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Health Highlights: June 18, 2009

Here are some of the latest health and medical news developments, compiled by editors of HealthDay:

Employers, Employees Face Health Insurance Increases: Report

A new report suggests that businesses that provide health insurance coverage for employees may have to deal with a 9 percent cost increase in 2010 and their workers may have to cope with an even larger increase.

The consulting firm PricewaterhouseCoopers said one reason for the rise in costs is because employees concerned about losing their jobs are using their health insurance while it's still available to them, the Associated Press reported. Another factor is increasing medical costs due to rising unemployment.

For its report, PWC surveyed more than 500 employers and health insurers and found that 42 percent of employers would respond to cost increases by passing some of the burden to workers through higher premiums, deductibles or co-payments.

Next year's costs won't be affected by health-care reform legislation currently being debated by lawmakers, said PWC Principal Michael Thompson. However, intense scrutiny of health-care costs may slow price increases, he suggested.

"Nobody wants to be front page news when all the lights are shining on your industry," he told the AP.


Hillary Clinton Breaks Elbow in Fall

U.S. Secretary of State Hillary Rodham Clinton suffered a broken elbow when she fell on her way to the White House on Wednesday.

A statement released by her chief of staff said Clinton was treated at The George Washington University Hospital and then sent home. She's scheduled to have surgery to repair her elbow in the coming week, the Associated Press reported.

"Secretary Clinton appreciates the professionalism and kindness she received from the medical team who treated her this evening and looks forward to resuming her full schedule soon," Chief of Staff Cheryl Mills said in the statement.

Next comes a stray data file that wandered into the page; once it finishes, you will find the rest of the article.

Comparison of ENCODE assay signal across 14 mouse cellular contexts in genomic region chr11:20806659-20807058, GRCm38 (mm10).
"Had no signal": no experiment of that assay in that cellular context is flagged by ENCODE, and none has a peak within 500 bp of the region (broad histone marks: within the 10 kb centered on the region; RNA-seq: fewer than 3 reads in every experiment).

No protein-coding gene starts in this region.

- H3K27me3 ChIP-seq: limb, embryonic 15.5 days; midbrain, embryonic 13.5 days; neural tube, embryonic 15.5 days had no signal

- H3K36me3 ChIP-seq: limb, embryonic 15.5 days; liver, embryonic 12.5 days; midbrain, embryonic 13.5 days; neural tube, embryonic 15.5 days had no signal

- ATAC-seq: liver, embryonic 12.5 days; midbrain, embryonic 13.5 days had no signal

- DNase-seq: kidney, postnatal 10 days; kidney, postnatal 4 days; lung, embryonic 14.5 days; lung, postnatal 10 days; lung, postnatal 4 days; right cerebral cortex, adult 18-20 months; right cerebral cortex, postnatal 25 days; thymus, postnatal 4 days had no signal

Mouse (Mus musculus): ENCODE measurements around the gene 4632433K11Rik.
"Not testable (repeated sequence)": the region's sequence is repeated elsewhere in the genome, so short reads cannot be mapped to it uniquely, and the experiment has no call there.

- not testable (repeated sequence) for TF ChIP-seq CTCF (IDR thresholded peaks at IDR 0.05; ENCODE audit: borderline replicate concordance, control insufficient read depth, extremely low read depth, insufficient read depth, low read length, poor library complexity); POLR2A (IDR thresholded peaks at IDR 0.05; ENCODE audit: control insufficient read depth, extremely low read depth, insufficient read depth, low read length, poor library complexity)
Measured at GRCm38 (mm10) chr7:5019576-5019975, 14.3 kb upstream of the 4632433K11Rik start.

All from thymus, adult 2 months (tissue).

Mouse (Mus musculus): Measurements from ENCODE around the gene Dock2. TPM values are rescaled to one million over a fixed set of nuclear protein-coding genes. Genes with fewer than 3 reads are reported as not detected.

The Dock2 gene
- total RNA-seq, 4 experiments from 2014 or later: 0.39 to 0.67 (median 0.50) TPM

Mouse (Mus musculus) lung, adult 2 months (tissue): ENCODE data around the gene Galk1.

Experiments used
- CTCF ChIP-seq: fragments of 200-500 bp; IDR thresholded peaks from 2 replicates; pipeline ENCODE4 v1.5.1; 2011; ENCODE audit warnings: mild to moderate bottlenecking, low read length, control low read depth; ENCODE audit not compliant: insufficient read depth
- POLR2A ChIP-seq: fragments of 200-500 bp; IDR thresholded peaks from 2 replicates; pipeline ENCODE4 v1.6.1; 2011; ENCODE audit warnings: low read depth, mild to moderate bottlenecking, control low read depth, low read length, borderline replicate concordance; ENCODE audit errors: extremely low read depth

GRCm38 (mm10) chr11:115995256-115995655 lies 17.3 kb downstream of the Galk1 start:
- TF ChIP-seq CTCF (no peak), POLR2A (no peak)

Clinton had planned to attend an event Thursday morning to mark World Refugee Day, but that appearance has been removed from her public schedule, the AP reported.


Asbestos Contamination Prompts Health Emergency in Montana Town

A public health emergency has been declared in a Montana town where more than 200 deaths and thousands of illnesses have been linked to asbestos contamination, the Environmental Protection Agency said Wednesday.

The agency will spend more than $130 million in Libby, Mont., to conduct an extensive, home-by-home cleanup and to provide medical care for people with asbestos-related illnesses. However, the town's 2,600 residents won't be evacuated, the Associated Press reported.

The asbestos contamination is from a vermiculite mine that closed in 1990. Before the closure, mine workers carried asbestos home on their clothes. Previously, some residents in Libby used vermiculite as mulch in their home gardens, and vermiculite covered school running tracks in the town, the news service reported.

The federal government and Maryland-based W.R. Grace & Co. have already spent hundreds of millions of dollars to clean up Libby, the AP reported.


Chopping Before Cooking Cuts Carrots' Cancer-Fighting Power

Carrots retain more of an anti-cancer compound if they're not cut up before they're cooked, say British researchers.

Carrots that were chopped up before they were boiled contained 25 percent less of the anti-cancer compound falcarinol than carrots that were boiled whole, BBC News reported.

The findings will be presented at a nutrition conference in France.

"Chopping up your carrots increases the surface area so more of the nutrients leach out into the water while they are cooked," explained lead researcher Kirsten Brandt, of Newcastle University's School of Agriculture, Food and Rural Development.

"By keeping them whole and chopping them up afterwards you are locking in nutrients and the taste, so the carrot is better for you all round," Brandt said, BBC News reported.

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Posted: June 2009